data center researchTelecompetitors are increasingly turning to software-defined networking (SDN) and network functions virtualization (NFV) in an effort to reduce the capital and operating expenditures associated with network and IT infrastructure, but broad scale implementation remains years away, according to a new report from Heavy Reading.

Conducting two surveys over the past six months, Heavy Reading analysts found that senior executives at network operators “believe SDN and NFV can help them cut both capex – using generic servers with high utilization – and opex – with real-time, automated OSS based on SDN – while also providing a better environment for new service creation,” Graham Finnie, Heavy Reading chief analyst and co-author of the “SDN & NFV: A Revolution in the Making” report, explained. “Many added that the key benefit of NFV would be shorter and easier product upgrade and replacement cycles.”

Nonetheless, it looks as though SDN and NFV’s full impact won’t be felt for some time yet. Just 13% of network operators surveyed expected SDN would ‘significantly impact’ the competitive landscape for Ethernet, IP and wavelength services before the end of 2014,” Finnie related.

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“The vast majority of respondents said that less than 10 percent of revenue would come from running these services on an SDN architecture in the next 18 months. However, 2015 is seen as the big transition year, with a significant revenue shift to SDN-based services starting then.”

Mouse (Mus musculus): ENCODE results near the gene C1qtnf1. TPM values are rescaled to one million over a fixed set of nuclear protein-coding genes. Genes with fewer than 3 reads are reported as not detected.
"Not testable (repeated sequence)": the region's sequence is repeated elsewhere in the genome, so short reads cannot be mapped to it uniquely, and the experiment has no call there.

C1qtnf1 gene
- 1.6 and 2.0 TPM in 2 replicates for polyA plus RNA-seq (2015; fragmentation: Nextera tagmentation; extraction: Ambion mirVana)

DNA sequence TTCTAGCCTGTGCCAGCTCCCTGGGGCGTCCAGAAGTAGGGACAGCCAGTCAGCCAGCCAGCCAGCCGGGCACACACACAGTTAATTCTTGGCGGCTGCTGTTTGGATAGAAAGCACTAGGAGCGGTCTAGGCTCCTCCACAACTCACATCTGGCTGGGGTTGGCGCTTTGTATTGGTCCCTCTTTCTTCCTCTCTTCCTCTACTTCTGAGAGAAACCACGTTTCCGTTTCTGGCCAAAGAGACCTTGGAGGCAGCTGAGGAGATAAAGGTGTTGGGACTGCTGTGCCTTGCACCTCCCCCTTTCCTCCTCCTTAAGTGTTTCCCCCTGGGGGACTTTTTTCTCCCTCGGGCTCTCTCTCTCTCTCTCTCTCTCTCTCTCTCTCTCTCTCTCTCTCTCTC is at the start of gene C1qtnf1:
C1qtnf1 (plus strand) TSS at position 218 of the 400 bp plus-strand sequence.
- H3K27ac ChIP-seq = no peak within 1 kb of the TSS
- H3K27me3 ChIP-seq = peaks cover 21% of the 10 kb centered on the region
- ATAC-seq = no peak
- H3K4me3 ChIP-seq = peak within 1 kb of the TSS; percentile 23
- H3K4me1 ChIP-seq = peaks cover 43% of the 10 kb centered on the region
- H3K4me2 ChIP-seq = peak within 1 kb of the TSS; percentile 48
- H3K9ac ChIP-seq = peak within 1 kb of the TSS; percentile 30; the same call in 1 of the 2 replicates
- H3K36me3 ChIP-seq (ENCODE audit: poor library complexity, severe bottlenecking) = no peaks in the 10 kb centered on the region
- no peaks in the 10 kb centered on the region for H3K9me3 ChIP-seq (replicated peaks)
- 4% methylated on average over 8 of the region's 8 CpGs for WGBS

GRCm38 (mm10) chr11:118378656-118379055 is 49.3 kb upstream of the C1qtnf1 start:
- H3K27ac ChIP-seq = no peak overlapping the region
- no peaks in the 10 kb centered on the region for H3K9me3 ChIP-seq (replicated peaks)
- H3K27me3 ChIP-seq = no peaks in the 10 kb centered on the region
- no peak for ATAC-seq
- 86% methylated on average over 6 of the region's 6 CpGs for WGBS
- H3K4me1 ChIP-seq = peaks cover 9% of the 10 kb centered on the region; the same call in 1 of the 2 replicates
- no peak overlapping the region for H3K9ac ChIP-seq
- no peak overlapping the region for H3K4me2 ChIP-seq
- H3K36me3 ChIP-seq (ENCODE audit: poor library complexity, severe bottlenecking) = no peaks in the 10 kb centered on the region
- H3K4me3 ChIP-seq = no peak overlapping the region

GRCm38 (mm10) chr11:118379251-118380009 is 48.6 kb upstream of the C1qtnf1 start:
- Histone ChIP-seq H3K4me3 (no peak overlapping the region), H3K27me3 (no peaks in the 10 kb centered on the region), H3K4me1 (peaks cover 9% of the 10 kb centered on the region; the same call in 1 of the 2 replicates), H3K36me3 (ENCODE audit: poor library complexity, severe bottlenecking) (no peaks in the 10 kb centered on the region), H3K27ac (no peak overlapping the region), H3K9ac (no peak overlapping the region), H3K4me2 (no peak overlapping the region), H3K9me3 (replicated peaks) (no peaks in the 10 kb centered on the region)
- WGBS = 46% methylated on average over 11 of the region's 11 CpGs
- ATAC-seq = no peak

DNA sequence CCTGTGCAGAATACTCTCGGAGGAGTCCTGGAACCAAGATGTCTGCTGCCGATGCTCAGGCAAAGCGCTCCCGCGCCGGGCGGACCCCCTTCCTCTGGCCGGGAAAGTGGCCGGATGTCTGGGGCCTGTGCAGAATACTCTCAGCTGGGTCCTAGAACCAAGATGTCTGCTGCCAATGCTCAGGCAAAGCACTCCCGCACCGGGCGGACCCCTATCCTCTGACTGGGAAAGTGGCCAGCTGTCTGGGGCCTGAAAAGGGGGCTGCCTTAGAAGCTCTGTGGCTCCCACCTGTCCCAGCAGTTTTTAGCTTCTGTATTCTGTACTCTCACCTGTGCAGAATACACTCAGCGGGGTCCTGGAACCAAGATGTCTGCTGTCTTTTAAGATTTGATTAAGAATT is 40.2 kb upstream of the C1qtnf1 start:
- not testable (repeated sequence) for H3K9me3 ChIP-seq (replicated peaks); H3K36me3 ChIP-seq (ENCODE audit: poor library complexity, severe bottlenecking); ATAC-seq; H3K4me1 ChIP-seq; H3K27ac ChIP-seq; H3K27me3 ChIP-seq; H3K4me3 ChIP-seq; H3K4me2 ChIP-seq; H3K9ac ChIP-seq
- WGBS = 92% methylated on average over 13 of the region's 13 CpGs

Also among the report’s key takeaways:

  • Within operators, three distinct groups have a clear interest in NFV and SDN, but are not necessarily coordinating their efforts. These groups are cloud ICT, which often has the strongest interest in SDN; networks, which is focused mainly on NFV at present; and internal IT, which is hampered by a highly fragmented OSS legacy and telco IT’s “Cinderella” status.
  • Many operators believe they can get big savings from virtualizing network functions and deploying them on generic x86 hardware. However, there is also a widespread acknowledgment that some functions can’t yet be shifted to this kind of server. This remains a controversial area in the industry.
  • Initial interest in virtualization is driving some early trials and commercial deployments. However, mainstream commercial deployment of virtualized functions is unlikely to start before 2015 – or perhaps later, among more cautious operators.
  • Operators are prepared to consider start-up SDN/NFV suppliers. This is especially likely if their existing vendors don’t have a convincing roadmap for virtualization. However, existing suppliers will likely be preferred for core functions by many, and others will encourage ecosystems of established and start-up vendors.

 

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